Architect-turned-textile designer Maria Zaa credits the LAA with helping get her business, Al’Blue Textiles, off the ground.

She took the “Mujeres y Negocios” course for Latina entrepreneurs in the spring of 2015. The 20-hour primer gave her a good grasp on operations, accounting, marketing and finance.

microloan

“The class gave me the push I needed to get my business going,” Zaa says. “It not only made me see how important it is to have a dream, but also gave me the know-how and tools I needed to structure my business.”

The course, she adds, created a sense of community among the participants and made her feel like she was not alone in her pursuits.

“I would get discouraged when I tried to talk to people who did not understand what I was going through,” she says. “The women I met in the class were going through experiences similar to mine, and that was refreshing.”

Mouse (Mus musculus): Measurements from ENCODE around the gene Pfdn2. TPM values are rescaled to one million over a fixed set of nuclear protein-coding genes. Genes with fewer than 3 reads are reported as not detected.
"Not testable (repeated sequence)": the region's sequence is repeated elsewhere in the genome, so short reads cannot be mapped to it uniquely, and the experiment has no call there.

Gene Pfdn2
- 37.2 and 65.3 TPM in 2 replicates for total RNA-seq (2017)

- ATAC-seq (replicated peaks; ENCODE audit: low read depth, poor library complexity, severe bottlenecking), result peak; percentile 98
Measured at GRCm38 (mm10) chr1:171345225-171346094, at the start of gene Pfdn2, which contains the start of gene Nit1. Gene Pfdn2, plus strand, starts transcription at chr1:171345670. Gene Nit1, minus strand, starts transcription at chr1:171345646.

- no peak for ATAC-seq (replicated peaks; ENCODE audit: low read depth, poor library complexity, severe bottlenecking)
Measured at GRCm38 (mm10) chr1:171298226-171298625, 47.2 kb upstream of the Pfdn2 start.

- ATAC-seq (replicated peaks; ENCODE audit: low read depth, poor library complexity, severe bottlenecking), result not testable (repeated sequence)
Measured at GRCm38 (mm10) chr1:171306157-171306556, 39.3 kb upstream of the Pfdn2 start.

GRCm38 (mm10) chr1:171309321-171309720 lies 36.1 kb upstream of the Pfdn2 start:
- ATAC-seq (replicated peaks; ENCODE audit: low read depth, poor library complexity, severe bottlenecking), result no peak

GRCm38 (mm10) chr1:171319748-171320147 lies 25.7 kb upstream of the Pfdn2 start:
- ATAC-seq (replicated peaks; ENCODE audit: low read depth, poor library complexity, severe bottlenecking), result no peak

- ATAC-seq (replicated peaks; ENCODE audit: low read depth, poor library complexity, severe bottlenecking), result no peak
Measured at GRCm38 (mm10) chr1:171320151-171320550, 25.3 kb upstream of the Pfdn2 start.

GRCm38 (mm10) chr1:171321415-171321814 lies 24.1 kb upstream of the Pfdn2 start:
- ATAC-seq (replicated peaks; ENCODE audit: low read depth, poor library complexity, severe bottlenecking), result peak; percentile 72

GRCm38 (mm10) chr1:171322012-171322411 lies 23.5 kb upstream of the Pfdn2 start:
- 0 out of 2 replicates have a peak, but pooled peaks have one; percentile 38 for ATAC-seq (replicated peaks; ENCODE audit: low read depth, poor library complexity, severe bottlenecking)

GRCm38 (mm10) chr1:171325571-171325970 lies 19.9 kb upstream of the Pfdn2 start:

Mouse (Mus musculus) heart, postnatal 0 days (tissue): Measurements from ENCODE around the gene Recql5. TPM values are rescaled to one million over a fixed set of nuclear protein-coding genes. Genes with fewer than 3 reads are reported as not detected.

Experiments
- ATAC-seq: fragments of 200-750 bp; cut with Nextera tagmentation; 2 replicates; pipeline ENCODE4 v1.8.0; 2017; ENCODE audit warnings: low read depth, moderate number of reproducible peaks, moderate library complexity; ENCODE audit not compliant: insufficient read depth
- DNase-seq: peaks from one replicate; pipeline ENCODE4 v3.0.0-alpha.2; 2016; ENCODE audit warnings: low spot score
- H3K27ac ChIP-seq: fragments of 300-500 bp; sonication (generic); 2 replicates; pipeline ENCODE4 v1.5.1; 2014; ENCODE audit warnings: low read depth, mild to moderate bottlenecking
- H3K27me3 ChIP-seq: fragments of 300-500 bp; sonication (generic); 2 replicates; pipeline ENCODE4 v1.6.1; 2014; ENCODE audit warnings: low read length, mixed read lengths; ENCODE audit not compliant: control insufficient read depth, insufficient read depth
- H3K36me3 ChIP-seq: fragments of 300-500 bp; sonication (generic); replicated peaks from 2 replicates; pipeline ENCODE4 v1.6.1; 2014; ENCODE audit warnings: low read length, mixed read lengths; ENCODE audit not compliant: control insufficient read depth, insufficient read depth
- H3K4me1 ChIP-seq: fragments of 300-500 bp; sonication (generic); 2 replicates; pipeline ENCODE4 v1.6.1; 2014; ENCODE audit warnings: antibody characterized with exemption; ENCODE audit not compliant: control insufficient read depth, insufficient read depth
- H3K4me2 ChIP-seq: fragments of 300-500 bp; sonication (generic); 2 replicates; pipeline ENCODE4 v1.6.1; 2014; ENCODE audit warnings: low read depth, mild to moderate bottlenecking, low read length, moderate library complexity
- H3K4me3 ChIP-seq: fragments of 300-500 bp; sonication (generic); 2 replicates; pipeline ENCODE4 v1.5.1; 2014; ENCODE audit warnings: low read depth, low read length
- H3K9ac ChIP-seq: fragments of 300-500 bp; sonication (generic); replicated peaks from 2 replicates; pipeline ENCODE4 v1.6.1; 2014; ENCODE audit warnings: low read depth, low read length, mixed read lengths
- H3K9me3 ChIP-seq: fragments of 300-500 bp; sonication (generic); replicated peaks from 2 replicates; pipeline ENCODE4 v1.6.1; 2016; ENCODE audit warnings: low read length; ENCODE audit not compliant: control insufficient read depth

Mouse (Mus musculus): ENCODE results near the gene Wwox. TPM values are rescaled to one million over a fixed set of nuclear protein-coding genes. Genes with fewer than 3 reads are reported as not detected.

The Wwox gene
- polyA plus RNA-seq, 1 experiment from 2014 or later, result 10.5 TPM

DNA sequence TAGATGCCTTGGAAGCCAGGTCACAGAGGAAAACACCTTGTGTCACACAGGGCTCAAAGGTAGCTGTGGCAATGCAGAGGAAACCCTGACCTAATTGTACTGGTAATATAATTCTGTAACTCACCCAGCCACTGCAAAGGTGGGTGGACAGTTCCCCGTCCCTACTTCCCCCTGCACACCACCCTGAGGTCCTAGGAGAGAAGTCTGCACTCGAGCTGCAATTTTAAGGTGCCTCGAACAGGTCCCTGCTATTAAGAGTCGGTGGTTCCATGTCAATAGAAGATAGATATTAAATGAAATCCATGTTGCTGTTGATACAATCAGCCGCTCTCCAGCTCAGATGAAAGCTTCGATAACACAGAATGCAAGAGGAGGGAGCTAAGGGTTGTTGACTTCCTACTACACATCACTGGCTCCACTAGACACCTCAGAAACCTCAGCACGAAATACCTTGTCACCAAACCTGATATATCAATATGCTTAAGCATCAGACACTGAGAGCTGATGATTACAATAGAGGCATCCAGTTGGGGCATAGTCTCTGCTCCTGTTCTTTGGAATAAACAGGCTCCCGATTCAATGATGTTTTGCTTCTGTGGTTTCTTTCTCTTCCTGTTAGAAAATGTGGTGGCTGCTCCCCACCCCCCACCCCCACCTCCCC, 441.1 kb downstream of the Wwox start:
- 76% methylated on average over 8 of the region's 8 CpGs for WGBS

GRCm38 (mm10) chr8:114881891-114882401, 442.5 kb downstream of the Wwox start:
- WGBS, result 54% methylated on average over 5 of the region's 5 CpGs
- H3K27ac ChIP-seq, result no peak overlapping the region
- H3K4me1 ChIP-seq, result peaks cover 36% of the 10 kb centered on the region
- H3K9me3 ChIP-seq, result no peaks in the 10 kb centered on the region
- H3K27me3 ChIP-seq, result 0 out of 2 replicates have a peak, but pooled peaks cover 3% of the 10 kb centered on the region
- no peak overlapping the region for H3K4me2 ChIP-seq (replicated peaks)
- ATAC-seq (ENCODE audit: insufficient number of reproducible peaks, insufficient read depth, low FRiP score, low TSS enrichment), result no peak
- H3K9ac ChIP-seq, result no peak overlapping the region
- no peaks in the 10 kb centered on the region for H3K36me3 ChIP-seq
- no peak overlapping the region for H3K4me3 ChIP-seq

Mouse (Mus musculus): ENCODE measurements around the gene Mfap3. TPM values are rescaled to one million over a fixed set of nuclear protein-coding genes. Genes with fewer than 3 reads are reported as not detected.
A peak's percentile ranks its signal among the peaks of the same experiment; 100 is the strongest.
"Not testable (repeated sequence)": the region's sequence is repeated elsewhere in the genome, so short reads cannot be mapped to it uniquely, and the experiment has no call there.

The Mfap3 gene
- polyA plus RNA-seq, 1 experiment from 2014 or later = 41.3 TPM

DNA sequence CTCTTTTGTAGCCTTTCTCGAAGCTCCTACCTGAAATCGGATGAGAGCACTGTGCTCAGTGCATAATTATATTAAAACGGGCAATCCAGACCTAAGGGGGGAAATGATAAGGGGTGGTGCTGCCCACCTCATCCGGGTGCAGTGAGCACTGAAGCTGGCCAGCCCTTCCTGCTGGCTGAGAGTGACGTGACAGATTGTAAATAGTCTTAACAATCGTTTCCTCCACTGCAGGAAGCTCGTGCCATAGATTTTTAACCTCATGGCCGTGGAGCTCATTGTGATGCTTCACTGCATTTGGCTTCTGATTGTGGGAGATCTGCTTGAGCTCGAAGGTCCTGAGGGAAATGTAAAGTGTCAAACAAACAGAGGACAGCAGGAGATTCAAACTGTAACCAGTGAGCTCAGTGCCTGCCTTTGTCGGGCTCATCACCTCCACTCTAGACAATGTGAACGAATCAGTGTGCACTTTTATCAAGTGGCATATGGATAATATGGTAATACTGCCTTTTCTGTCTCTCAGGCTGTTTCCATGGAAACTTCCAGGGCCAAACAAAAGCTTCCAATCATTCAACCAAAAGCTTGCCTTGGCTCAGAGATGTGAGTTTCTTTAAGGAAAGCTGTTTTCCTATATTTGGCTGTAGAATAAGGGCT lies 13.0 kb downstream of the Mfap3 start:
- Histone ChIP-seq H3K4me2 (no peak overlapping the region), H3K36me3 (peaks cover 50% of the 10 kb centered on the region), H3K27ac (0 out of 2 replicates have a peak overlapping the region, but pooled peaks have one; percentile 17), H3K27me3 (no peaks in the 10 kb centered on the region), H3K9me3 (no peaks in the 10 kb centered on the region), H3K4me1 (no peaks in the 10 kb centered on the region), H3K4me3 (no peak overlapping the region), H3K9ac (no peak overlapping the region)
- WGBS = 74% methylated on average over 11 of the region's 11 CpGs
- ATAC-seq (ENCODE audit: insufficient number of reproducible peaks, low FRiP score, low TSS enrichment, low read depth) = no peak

After she completed the course, Zaa took pictures of her designs and products and launched a website, had her designs printed on fabric and prepared a sample book.
Last month, Zaa became the first participant of the course to receive a microloan. She is using the $3,000 loan to buy fabric and attend an original art and design trade show in New York City where she can sell her designs to big clients.

“I am grateful to the LAA for believing in my talent and making my dream come true,”

Zaa says.

To see Zaa’s designs, visit www.albluetextiles.com